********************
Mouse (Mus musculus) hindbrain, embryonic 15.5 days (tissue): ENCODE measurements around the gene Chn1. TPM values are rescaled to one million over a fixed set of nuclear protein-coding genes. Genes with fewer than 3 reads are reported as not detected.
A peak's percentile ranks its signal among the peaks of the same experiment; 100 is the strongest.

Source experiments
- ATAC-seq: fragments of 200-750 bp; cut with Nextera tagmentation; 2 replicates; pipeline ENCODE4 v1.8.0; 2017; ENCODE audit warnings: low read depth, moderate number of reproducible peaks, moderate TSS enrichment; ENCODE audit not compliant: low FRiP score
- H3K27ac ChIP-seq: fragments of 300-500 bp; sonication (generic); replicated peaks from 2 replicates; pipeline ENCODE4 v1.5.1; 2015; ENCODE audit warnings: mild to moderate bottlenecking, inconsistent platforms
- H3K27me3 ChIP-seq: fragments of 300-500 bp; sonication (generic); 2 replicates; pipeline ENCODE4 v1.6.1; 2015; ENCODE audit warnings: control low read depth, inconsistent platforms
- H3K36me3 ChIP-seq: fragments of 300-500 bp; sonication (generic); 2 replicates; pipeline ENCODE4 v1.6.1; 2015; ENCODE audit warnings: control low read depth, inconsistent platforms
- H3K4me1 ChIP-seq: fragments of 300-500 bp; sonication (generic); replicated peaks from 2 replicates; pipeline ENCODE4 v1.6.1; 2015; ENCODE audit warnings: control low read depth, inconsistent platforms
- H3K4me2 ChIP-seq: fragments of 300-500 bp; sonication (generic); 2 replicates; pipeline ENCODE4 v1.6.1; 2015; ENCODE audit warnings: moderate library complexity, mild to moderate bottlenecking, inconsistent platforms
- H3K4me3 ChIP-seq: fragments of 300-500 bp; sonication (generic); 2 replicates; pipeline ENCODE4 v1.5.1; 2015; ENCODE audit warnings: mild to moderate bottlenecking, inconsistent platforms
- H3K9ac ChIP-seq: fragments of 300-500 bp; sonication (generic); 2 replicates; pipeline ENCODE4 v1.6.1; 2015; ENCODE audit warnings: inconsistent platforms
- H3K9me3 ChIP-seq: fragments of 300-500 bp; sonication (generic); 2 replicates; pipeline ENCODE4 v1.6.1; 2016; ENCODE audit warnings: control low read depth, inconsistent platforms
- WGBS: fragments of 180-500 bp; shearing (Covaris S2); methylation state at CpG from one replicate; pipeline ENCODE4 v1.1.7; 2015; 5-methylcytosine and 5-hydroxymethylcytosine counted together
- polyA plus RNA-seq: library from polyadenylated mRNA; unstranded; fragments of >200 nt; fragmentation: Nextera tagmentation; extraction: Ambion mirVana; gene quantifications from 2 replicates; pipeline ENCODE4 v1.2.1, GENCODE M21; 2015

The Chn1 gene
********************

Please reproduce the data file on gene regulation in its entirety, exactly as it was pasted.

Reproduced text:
Mouse (Mus musculus) hindbrain, embryonic 15.5 days (tissue): ENCODE measurements around the gene Chn1. TPM values are rescaled to one million over a fixed set of nuclear protein-coding genes. Genes with fewer than 3 reads are reported as not detected.
A peak's percentile ranks its signal among the peaks of the same experiment; 100 is the strongest.

Source experiments
- ATAC-seq: fragments of 200-750 bp; cut with Nextera tagmentation; 2 replicates; pipeline ENCODE4 v1.8.0; 2017; ENCODE audit warnings: low read depth, moderate number of reproducible peaks, moderate TSS enrichment; ENCODE audit not compliant: low FRiP score
- H3K27ac ChIP-seq: fragments of 300-500 bp; sonication (generic); replicated peaks from 2 replicates; pipeline ENCODE4 v1.5.1; 2015; ENCODE audit warnings: mild to moderate bottlenecking, inconsistent platforms
- H3K27me3 ChIP-seq: fragments of 300-500 bp; sonication (generic); 2 replicates; pipeline ENCODE4 v1.6.1; 2015; ENCODE audit warnings: control low read depth, inconsistent platforms
- H3K36me3 ChIP-seq: fragments of 300-500 bp; sonication (generic); 2 replicates; pipeline ENCODE4 v1.6.1; 2015; ENCODE audit warnings: control low read depth, inconsistent platforms
- H3K4me1 ChIP-seq: fragments of 300-500 bp; sonication (generic); replicated peaks from 2 replicates; pipeline ENCODE4 v1.6.1; 2015; ENCODE audit warnings: control low read depth, inconsistent platforms
- H3K4me2 ChIP-seq: fragments of 300-500 bp; sonication (generic); 2 replicates; pipeline ENCODE4 v1.6.1; 2015; ENCODE audit warnings: moderate library complexity, mild to moderate bottlenecking, inconsistent platforms
- H3K4me3 ChIP-seq: fragments of 300-500 bp; sonication (generic); 2 replicates; pipeline ENCODE4 v1.5.1; 2015; ENCODE audit warnings: mild to moderate bottlenecking, inconsistent platforms
- H3K9ac ChIP-seq: fragments of 300-500 bp; sonication (generic); 2 replicates; pipeline ENCODE4 v1.6.1; 2015; ENCODE audit warnings: inconsistent platforms
- H3K9me3 ChIP-seq: fragments of 300-500 bp; sonication (generic); 2 replicates; pipeline ENCODE4 v1.6.1; 2016; ENCODE audit warnings: control low read depth, inconsistent platforms
- WGBS: fragments of 180-500 bp; shearing (Covaris S2); methylation state at CpG from one replicate; pipeline ENCODE4 v1.1.7; 2015; 5-methylcytosine and 5-hydroxymethylcytosine counted together
- polyA plus RNA-seq: library from polyadenylated mRNA; unstranded; fragments of >200 nt; fragmentation: Nextera tagmentation; extraction: Ambion mirVana; gene quantifications from 2 replicates; pipeline ENCODE4 v1.2.1, GENCODE M21; 2015

The Chn1 gene